|How cool is it that my parents come to these?|
In any case, I enjoyed the pleasant (and flattish) run through the woods, and turned my thoughts to U-turn. I recalled hitting it around 4 hours last year, and thinking how crazy fast that was. This year, 4 hours was still a few minutes ahead of where I needed to be, but I would be perfectly content with it. On the other hand, the flat part had ended, and there seemed to be a lot of uphill to the U-turn. Still, I hit it just about the same time, and pulled over to top off my pack (not wanting to risk going all the way from 20 to 30 on one load of water). One guy shot by while I was at the table, and I heard two more runners coming up close just as I was leaving. The watch said 4:02 as I left. Good enough. I didn't expect to keep the 4-hour-per-25-miles pace even though 50 miles, but I didn't want to fall off it as far as I had last year, either. Especially from here to Camp Ten Bear at 47 miles.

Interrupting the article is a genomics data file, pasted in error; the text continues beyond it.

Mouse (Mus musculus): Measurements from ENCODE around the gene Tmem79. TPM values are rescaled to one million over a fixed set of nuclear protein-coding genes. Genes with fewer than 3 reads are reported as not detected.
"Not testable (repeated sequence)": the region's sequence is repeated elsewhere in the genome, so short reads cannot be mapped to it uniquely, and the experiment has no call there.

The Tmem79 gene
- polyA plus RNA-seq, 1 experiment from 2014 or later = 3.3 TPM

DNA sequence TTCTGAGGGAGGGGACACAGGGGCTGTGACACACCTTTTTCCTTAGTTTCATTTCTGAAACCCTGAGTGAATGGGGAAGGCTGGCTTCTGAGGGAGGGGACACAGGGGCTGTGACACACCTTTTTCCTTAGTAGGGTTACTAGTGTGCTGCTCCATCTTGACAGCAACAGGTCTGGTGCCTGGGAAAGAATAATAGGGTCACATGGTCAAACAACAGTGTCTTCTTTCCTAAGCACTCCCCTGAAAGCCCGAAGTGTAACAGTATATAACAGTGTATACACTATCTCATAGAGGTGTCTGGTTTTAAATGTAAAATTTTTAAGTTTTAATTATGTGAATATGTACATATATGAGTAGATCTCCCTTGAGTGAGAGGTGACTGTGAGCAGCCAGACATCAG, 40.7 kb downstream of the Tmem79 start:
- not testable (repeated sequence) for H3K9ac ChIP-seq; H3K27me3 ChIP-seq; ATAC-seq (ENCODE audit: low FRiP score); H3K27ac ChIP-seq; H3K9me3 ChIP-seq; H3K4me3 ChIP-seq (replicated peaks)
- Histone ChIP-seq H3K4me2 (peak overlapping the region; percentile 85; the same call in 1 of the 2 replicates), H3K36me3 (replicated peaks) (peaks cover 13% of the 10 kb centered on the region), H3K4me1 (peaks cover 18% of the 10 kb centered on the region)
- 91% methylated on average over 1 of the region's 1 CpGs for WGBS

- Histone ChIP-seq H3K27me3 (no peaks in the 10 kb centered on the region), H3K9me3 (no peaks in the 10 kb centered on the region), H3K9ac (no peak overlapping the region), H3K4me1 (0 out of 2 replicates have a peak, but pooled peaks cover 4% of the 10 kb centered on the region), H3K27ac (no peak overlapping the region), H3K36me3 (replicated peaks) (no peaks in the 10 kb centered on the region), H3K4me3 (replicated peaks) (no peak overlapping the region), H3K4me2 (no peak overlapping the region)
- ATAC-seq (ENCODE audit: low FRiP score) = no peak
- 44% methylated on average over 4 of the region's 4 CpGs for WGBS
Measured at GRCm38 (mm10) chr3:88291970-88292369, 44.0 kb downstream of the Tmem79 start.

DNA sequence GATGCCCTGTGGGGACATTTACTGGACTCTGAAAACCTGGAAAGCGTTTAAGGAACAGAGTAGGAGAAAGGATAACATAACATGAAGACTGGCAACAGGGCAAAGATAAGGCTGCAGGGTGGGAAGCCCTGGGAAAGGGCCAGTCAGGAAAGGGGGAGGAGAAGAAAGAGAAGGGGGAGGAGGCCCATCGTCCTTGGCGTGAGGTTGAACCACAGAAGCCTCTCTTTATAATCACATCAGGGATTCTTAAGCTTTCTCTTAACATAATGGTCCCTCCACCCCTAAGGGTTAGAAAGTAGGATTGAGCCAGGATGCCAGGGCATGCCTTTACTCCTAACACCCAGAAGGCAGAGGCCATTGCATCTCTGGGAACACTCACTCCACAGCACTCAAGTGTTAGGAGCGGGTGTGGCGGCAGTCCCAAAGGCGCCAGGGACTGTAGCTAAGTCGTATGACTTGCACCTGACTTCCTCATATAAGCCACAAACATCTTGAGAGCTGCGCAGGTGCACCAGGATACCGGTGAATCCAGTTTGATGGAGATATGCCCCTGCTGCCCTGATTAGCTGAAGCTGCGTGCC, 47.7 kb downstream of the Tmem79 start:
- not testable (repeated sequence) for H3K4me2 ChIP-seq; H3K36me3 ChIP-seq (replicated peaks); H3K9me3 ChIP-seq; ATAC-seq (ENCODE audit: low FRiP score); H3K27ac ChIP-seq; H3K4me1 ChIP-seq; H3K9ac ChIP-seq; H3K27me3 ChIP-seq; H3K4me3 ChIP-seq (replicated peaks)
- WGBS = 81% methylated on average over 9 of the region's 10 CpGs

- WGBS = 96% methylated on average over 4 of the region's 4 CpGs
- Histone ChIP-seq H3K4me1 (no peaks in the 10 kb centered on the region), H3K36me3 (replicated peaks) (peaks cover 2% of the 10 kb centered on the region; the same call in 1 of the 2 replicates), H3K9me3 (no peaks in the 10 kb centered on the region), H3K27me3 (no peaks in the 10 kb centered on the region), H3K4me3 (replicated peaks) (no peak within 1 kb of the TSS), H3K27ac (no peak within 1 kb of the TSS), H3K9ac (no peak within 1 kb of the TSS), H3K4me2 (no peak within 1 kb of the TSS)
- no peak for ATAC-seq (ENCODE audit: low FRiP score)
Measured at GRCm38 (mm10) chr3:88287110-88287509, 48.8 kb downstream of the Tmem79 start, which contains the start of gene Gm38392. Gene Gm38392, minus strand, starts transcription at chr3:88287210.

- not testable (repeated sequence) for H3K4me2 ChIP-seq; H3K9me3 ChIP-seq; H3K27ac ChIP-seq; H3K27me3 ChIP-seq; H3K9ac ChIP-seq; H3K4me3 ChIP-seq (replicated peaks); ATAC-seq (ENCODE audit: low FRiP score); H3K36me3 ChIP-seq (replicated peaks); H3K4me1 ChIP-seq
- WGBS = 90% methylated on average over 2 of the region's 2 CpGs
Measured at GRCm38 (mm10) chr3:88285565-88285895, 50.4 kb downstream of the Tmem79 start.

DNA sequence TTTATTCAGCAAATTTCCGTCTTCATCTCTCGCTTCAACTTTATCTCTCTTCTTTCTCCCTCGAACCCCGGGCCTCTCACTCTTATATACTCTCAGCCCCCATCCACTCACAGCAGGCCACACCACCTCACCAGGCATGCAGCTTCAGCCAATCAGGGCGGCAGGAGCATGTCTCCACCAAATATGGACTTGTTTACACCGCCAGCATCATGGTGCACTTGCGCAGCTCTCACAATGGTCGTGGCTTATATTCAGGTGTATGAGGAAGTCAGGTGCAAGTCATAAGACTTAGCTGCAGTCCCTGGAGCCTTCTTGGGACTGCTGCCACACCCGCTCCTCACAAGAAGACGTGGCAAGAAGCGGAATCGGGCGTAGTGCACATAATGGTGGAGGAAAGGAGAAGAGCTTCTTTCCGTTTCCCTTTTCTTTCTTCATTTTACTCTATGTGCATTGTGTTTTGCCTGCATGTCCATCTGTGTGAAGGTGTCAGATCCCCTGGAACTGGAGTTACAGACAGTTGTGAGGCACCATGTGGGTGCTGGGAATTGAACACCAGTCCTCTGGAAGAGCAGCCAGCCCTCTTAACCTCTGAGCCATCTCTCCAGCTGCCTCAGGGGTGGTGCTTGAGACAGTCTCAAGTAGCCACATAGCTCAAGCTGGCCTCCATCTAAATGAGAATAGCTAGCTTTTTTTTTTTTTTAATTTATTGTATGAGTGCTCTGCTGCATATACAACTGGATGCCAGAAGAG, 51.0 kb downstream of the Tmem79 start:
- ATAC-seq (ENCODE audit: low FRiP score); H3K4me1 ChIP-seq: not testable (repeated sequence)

So sure, there was a lot of walking up to Sound of Music Hill. I mean, the whole point of it is that it's a grassy knoll from which you can look around and admire the stellar views in every direction. So of course you have to go up to get there. I passed the time talking to runners around me. One woman said she was from Vermont, and it was ironic that I seemed to know the course better (if only a little -- I mistook the first "false summit" for the hill). But the good thing was, we had downhill coming on the other side, and even while walking up the hill, even while I could see a more die-hard runner jogging ahead, I felt good. I jogged one of the flatter sections, leaving the woman behind, but only temporarily -- she passed me back on the final ascent. I paused briefly to look around, and then followed her down the far side. We had some minor horse delays -- there were a few ahead of us taking the downhill gingerly -- but it was super-steep with treacherous footing in the deep grass, and I didn't mind taking it easy until it got a little more reasonable.
|He gets around|